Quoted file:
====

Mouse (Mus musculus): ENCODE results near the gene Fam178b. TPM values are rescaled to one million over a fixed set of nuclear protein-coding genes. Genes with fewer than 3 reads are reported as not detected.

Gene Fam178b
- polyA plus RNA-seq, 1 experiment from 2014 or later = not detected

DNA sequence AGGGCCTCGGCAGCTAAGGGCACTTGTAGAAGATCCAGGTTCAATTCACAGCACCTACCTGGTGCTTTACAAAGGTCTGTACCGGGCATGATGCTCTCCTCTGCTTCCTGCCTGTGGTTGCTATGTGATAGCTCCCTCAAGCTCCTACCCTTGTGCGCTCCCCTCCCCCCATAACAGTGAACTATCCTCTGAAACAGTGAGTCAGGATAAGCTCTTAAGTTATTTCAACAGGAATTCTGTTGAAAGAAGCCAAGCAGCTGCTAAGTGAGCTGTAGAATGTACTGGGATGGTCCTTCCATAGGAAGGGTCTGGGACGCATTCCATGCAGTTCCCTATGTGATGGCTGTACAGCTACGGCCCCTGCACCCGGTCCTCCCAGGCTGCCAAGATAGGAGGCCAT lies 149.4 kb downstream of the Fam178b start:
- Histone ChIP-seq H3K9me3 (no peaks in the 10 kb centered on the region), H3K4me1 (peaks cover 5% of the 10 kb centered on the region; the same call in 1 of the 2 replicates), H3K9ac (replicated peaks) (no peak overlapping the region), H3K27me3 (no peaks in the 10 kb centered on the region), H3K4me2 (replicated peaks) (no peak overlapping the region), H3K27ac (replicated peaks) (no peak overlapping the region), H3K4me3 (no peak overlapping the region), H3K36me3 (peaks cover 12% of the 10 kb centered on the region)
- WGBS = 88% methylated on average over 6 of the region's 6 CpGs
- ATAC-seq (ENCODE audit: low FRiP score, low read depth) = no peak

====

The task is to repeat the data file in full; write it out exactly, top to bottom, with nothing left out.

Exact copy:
Mouse (Mus musculus): ENCODE results near the gene Fam178b. TPM values are rescaled to one million over a fixed set of nuclear protein-coding genes. Genes with fewer than 3 reads are reported as not detected.

Gene Fam178b
- polyA plus RNA-seq, 1 experiment from 2014 or later = not detected

DNA sequence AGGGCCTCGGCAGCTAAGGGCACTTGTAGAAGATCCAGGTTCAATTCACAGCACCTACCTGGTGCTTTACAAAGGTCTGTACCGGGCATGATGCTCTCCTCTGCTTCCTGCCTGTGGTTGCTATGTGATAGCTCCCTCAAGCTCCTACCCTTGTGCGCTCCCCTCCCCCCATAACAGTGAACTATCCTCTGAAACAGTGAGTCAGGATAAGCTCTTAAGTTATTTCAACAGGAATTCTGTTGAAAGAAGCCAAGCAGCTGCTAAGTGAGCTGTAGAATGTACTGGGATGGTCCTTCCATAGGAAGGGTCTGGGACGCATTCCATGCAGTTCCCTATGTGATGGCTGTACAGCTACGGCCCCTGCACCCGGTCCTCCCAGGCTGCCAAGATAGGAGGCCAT lies 149.4 kb downstream of the Fam178b start:
- Histone ChIP-seq H3K9me3 (no peaks in the 10 kb centered on the region), H3K4me1 (peaks cover 5% of the 10 kb centered on the region; the same call in 1 of the 2 replicates), H3K9ac (replicated peaks) (no peak overlapping the region), H3K27me3 (no peaks in the 10 kb centered on the region), H3K4me2 (replicated peaks) (no peak overlapping the region), H3K27ac (replicated peaks) (no peak overlapping the region), H3K4me3 (no peak overlapping the region), H3K36me3 (peaks cover 12% of the 10 kb centered on the region)
- WGBS = 88% methylated on average over 6 of the region's 6 CpGs
- ATAC-seq (ENCODE audit: low FRiP score, low read depth) = no peak